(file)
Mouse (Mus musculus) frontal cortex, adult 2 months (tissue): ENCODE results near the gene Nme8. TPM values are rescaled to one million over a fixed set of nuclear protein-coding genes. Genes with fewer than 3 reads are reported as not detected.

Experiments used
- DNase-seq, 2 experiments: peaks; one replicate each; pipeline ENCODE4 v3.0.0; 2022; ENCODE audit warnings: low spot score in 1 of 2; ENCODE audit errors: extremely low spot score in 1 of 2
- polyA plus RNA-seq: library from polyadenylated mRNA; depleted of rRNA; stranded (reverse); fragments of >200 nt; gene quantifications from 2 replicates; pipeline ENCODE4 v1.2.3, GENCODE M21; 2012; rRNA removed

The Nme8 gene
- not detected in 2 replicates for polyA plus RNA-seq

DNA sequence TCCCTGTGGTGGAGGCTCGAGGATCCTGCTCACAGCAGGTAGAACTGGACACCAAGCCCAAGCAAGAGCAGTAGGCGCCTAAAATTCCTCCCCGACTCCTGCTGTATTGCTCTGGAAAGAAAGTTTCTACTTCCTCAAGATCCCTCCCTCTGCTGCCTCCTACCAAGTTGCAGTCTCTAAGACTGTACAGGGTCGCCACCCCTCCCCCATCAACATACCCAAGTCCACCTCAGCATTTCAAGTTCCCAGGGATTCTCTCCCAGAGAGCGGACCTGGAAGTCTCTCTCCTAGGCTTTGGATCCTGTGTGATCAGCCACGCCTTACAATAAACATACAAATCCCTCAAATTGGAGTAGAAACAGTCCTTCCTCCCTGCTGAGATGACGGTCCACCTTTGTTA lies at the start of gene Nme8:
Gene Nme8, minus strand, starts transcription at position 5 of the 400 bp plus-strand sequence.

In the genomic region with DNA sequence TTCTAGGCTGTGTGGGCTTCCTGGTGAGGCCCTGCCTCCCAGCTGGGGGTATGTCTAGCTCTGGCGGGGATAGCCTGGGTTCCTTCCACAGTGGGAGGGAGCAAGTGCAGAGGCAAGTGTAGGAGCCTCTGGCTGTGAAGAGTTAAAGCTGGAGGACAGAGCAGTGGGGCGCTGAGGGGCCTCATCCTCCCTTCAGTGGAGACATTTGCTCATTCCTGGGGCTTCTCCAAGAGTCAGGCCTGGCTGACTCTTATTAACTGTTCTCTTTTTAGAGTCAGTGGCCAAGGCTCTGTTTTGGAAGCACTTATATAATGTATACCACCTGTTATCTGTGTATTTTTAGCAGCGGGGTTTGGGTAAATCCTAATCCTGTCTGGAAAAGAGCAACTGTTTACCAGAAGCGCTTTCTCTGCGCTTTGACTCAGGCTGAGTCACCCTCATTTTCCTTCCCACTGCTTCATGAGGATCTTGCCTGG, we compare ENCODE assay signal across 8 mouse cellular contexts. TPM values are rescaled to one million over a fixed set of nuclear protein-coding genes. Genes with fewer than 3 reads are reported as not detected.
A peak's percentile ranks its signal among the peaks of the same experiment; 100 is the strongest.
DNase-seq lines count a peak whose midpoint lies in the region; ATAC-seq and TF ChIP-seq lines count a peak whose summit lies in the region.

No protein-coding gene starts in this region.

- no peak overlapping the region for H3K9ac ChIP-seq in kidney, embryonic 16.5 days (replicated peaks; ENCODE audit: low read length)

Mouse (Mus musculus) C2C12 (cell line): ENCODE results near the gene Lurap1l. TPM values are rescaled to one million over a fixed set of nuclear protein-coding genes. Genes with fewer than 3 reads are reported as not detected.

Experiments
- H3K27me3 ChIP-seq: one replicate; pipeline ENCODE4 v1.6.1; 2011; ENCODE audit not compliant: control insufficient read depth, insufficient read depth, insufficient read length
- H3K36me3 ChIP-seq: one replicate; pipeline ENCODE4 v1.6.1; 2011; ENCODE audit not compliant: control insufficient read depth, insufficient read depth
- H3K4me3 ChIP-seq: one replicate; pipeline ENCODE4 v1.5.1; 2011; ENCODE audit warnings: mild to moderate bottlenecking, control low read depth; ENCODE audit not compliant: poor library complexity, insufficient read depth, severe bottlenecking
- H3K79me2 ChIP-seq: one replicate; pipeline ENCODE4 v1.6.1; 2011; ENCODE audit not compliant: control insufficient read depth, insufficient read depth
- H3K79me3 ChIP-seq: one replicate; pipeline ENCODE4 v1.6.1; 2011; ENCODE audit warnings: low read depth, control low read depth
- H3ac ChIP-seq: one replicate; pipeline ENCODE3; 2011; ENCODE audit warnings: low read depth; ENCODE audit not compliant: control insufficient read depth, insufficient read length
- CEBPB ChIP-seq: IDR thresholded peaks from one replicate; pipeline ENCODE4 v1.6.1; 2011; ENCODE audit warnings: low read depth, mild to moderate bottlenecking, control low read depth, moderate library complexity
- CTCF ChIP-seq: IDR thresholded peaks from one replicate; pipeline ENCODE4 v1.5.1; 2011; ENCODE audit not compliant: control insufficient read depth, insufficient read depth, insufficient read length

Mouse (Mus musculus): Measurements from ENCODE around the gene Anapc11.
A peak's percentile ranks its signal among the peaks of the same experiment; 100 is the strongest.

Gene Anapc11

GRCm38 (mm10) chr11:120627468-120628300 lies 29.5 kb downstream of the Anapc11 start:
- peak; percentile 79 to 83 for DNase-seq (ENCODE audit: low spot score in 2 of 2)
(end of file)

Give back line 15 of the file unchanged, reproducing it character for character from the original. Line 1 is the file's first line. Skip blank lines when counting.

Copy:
Experiments